Update: More Thoughts on Booster Clubs in New Mexico

In our last post, we clipped an editorial by Ned Cantwell, who correctly made the point that if gender quotas were applied to booster clubs, you would say goodbye to bake sales, carwashes and other fundraisers for your child’s sports teams. After receiving criticism for his column, Ned fired back. The following snippet clarifies not only what he said but also addresses Martha Burk’s incorrect statements on the proposed law:
Here’s what I said. The law will prevent booster clubs, say, the girl soccer team, from holding a car wash to fund its annual banquet. Instead, the column suggested, there would be one super dooper booster club to equally distribute money donated or raised privately.
Not true. The School Athletics Equity Act stipulates everything connected to high school athletics, private donations and public funding, will be reported to the state. Therefore, the proceeds of the car wash will be recorded along with the $10,000 gift from the rich guy to whatever team his kid plays on. We will also record the number of coaches each team has and how much each is paid, as well as a lot of other time-consuming data gathering.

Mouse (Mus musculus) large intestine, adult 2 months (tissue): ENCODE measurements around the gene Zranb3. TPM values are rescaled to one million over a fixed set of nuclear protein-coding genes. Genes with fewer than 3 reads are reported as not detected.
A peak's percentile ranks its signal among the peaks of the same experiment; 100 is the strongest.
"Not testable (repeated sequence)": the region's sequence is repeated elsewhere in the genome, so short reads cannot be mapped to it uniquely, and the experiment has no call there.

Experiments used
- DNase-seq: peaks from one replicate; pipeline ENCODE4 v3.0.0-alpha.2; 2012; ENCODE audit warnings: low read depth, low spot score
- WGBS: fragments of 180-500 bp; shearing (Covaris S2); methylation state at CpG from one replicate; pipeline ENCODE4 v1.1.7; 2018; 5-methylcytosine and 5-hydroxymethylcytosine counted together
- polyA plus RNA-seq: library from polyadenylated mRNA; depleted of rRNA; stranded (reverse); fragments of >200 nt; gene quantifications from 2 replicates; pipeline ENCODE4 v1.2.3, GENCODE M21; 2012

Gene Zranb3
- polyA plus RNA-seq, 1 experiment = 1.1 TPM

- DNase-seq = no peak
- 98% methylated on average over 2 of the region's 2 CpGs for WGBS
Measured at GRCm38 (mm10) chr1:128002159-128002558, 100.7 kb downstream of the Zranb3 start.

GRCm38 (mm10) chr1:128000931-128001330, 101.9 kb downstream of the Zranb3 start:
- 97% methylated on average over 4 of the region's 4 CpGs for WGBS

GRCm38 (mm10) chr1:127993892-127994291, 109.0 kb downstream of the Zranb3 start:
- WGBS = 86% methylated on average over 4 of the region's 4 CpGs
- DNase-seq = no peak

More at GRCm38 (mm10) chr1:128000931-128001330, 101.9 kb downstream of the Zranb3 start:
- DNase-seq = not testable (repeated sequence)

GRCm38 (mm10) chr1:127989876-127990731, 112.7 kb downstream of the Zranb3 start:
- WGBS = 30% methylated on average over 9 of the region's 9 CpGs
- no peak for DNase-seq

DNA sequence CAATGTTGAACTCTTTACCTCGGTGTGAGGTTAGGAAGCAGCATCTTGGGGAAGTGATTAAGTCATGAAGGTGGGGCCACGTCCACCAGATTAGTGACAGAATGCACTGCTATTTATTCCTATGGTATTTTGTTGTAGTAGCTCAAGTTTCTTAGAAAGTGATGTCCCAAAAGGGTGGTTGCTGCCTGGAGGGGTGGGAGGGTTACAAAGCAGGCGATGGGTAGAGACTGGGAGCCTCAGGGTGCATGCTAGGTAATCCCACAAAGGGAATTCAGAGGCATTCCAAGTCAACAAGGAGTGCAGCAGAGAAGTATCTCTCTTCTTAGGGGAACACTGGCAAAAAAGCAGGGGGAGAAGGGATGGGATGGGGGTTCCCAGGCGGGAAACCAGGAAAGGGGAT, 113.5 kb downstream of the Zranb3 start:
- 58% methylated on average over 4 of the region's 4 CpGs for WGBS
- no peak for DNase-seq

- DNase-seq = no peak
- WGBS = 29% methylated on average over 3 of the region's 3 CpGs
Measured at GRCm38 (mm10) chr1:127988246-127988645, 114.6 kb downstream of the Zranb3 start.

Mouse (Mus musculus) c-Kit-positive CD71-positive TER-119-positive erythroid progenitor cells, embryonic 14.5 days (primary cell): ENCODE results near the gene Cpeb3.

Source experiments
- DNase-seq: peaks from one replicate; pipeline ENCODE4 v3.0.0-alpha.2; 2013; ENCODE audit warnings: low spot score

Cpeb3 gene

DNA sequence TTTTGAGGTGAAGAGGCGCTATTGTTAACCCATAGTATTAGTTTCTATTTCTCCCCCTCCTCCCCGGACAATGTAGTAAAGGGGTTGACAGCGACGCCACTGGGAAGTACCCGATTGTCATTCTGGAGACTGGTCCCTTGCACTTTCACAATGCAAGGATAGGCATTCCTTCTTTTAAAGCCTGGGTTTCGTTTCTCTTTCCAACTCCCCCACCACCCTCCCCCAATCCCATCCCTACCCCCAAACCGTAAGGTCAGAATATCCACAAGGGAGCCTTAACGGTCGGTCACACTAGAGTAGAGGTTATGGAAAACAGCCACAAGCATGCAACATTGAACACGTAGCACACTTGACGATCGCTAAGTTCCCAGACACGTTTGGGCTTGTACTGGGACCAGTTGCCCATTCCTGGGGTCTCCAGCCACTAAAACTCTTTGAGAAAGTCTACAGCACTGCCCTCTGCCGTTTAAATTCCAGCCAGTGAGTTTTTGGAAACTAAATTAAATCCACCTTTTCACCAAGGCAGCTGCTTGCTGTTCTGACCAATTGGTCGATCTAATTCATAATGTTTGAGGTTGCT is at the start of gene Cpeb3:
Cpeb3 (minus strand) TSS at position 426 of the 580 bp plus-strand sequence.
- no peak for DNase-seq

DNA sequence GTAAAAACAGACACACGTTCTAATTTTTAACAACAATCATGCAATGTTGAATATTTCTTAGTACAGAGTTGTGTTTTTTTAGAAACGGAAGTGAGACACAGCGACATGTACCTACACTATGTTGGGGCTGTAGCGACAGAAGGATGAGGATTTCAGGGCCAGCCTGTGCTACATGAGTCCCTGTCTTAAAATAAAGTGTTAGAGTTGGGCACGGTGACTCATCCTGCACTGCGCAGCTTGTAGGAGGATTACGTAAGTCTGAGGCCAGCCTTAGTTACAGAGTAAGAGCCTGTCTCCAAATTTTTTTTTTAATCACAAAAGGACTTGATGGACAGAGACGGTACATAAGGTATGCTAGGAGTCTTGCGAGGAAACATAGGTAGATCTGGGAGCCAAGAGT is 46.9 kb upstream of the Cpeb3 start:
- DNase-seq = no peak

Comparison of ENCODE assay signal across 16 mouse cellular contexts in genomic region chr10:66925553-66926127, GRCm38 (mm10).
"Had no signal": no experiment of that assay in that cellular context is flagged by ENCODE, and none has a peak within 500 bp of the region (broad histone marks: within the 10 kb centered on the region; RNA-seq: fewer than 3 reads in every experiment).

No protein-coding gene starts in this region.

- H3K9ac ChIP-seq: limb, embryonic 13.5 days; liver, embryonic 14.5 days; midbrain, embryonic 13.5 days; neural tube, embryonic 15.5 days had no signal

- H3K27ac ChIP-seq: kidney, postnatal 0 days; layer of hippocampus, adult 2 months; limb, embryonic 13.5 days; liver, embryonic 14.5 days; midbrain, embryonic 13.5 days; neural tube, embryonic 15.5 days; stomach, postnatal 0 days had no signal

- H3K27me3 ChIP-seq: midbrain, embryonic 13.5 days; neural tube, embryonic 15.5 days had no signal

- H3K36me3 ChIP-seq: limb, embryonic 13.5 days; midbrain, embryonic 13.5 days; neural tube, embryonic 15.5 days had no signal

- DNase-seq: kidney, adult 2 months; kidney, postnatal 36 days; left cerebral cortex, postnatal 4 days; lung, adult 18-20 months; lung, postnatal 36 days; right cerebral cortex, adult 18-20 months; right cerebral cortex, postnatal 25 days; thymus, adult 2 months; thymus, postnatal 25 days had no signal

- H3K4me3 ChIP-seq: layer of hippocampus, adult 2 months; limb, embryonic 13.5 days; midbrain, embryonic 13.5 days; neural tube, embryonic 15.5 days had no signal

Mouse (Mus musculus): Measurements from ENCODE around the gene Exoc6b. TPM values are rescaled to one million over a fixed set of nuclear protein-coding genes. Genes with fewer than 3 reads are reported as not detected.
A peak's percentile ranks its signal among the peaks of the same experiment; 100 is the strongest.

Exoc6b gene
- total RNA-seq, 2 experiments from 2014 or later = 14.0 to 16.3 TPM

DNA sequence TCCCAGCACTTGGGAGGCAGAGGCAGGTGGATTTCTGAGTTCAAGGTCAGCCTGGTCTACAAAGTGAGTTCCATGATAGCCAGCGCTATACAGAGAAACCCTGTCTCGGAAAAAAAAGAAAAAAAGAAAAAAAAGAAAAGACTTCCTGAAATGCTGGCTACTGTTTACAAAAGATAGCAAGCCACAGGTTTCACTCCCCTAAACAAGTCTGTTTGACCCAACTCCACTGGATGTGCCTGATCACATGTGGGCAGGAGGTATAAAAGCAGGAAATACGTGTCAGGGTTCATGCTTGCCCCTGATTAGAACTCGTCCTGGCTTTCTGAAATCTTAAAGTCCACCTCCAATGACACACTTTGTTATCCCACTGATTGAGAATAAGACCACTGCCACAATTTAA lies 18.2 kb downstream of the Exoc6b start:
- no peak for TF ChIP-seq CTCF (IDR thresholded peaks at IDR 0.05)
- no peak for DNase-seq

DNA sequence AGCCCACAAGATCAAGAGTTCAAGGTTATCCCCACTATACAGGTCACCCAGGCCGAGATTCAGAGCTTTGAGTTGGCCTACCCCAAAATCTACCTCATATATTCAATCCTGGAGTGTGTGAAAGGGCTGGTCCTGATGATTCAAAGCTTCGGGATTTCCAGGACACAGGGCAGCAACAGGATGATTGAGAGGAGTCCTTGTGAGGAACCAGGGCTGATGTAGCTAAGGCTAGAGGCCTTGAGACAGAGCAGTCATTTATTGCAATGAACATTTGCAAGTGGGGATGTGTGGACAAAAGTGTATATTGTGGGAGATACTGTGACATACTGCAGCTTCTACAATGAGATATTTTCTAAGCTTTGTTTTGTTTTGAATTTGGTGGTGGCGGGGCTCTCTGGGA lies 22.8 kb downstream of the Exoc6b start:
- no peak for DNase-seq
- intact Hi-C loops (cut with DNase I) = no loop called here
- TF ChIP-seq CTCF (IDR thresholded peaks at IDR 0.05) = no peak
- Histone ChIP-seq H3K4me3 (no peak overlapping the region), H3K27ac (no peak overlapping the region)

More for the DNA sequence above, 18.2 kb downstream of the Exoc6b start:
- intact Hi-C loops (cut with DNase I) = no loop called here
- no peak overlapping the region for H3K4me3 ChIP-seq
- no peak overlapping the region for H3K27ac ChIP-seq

The New Mexico School Athletics Equity Act has no enforcement power. It simply exists so that “sunshine” and “transparency” will brighten the high school athletic scene.
The purpose of the law is to make sure districts include private funding when abiding by the federal Title IX Act to make sure boys sports and girls sports are treated equally. Any substantial donation to any team will then give the school district a major headache. As Burk told me on the telephone, and wrote in the Albuquerque Journal:
“…In plain English, this means that if booster clubs provide lavish meals, equipment, and other benefits to boys (or girls) teams, the district must ensure that equivalent benefits accrue to opposite sex teams. How that is accomplished is up to the district….”
That last line is the killer. In fact, the law will discourage private donations and involvement by parents and supporters. How is a cash-strapped district supposed to counter a $10,000 gift from a deep pocketed donor to either a boy or girl team and make sure the others are equally compensated? The unfortunate answer is they probably couldn’t and would have to turn down the donation to stay within compliance of Title IX.

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